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How-To

How to Make Corn Chowder

Celebrate peak corn season with this hearty vegetable soup.

August/September 2015 Issue
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I live on a small farm on Martha’s Vineyard, where my partner and I grow a variety of vegetables, but ironically, we don’t grow my favorite one—sweet corn. We’ve got a good excuse, though: The farm next door grows 12 varieties of the sweetest corn you’ll ever taste, and every day in late summer, they drop off a bushel bag for us. We sell the corn at our farmstand, but a few ears always end up in my kitchen. Pretty soon, I’m making corn chowder—the best way I know to hold onto summer as it draws to a close.

My corn chowder recipe starts with the classic technique of building a flavorful broth from the ground up, starting with a hearty base of aromatics, which include onions and celery. But in a departure from tradition, I use ham instead of bacon, because I think it tastes better in this soup, and I add a little bit of sweet bell pepper because it’s a tried-and-true flavor partner for corn and ham. These ingredients, plus a few other tricks, make for a rich but not heavy chowder bursting with corn flavor. It’s a soup you’ll want to enjoy again and again until the season ends.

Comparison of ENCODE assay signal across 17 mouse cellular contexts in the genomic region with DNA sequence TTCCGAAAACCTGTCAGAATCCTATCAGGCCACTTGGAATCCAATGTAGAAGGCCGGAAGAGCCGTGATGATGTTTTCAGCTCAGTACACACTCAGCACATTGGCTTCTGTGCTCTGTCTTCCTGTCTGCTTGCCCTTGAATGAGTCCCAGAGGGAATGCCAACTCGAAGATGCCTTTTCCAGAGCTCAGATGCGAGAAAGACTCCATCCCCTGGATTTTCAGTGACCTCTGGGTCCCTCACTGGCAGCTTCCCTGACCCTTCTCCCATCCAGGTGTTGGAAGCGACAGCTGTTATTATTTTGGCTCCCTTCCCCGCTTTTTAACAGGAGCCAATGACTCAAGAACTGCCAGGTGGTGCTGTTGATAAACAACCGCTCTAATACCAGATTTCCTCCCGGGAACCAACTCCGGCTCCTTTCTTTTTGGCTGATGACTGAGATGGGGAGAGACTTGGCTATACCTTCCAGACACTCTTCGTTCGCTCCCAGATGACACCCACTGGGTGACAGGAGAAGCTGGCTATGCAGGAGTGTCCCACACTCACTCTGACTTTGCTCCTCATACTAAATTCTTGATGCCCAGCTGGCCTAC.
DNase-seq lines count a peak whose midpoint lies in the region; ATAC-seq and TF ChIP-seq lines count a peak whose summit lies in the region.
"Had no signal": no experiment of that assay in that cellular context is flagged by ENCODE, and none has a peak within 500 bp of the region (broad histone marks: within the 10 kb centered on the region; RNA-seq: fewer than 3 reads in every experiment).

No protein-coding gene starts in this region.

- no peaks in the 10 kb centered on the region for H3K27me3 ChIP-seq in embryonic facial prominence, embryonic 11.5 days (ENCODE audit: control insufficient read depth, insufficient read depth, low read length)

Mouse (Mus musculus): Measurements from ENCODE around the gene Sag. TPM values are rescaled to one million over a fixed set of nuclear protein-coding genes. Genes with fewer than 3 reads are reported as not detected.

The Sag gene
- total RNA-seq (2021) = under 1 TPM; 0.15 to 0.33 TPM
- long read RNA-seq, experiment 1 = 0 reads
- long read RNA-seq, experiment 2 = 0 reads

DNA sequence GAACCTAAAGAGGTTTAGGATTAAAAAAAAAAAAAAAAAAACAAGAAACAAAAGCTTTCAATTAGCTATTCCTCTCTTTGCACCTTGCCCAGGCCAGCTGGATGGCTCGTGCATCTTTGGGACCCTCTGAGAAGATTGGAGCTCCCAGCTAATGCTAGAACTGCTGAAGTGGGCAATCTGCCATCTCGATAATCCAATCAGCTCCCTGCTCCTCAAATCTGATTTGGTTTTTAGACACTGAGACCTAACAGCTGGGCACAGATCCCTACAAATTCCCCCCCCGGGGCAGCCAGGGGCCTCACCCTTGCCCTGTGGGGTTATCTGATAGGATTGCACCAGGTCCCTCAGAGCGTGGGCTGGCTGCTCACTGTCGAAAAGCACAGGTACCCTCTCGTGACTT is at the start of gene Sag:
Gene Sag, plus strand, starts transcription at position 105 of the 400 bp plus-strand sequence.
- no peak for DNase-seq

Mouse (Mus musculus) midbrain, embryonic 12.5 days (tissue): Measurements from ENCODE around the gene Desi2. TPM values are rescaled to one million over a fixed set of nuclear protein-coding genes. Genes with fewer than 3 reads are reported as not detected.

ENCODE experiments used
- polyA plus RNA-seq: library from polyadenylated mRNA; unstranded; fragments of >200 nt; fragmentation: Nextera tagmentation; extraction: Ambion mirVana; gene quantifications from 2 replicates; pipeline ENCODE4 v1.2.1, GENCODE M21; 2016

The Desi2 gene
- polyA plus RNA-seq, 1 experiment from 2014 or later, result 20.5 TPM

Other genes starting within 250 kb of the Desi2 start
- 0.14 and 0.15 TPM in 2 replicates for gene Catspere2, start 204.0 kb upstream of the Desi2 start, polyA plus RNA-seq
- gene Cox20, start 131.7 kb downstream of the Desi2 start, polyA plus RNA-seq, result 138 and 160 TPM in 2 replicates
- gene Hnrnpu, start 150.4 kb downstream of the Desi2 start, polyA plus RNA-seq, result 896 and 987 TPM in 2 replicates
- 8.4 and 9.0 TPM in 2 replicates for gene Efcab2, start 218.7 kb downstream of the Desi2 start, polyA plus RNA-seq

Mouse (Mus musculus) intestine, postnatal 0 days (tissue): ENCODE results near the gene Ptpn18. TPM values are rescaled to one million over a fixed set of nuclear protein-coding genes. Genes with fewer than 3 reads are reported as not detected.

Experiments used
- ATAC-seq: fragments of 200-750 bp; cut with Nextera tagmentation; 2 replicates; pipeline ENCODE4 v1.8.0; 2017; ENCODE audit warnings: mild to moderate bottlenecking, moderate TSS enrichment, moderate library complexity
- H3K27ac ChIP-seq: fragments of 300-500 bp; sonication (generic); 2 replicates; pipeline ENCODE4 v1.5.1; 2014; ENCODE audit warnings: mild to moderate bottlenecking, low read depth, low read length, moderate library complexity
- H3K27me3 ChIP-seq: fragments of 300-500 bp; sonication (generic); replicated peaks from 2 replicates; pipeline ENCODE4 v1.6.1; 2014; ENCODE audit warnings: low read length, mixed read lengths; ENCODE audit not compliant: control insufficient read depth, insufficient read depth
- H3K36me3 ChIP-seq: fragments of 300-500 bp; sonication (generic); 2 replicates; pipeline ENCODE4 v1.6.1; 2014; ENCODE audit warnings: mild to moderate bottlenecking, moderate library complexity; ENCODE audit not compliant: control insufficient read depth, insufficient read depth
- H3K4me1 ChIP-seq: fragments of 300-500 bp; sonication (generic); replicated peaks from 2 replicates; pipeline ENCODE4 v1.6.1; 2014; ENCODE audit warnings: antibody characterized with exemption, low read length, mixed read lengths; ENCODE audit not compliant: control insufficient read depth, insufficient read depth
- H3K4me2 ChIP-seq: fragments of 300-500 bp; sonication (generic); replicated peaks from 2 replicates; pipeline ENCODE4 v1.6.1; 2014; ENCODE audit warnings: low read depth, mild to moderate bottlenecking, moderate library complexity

Need to Know

Use ham instead of bacon or salt pork. Traditional chowders begin with rendering bacon or salt pork, and sautéing aromatics in some of the fat. I find that ham, which can be left in the soup while it’s simmering (unlike bacon), adds more flavor.

Choose half-and-half instead of milk or cream. A creamy chowder should be mostly broth and only a little bit of “cream.” Heavy cream can be too rich, and milk curdles at anything above a gentle simmer. Half-and-half is stable and adds just the right amount of richness.

Get every bit of flavor from the corn. First, snap the cobs in half, so you get a flat end on each piece. Stand a cob half upright on a flat end and it won’t wobble the way a whole cob would as you slice the kernels off. (Slice into a wide bowl or on a towel-covered cutting board to stop flying kernels.) Once the kernels are off, the cobs will still have some partial kernels and juice (or “milk”) left in them. To grab this extra flavor, use the back of a knife to scrape that good stuff into a bowl. Finally, to extract any flavor left in the cobs, toss them into your broth.

Sauté the kernels separately. When corn is sautéed, it releases sweet, starchy juice, which cooks down and caramelizes on the bottom of the pan. When you deglaze the pan with the half-and-half, you infuse it with concentrated corn flavor that’s more complex than what you’d get if you just added the kernels straight to the soup. Skip the flour. Instead of thickening chowder with flour, which can make it pasty and heavy, purée some of the vegetables at the end of cooking and stir the purée into the soup to add a little body. The purée also tends to emulsify any fat that might be floating on top of the soup.







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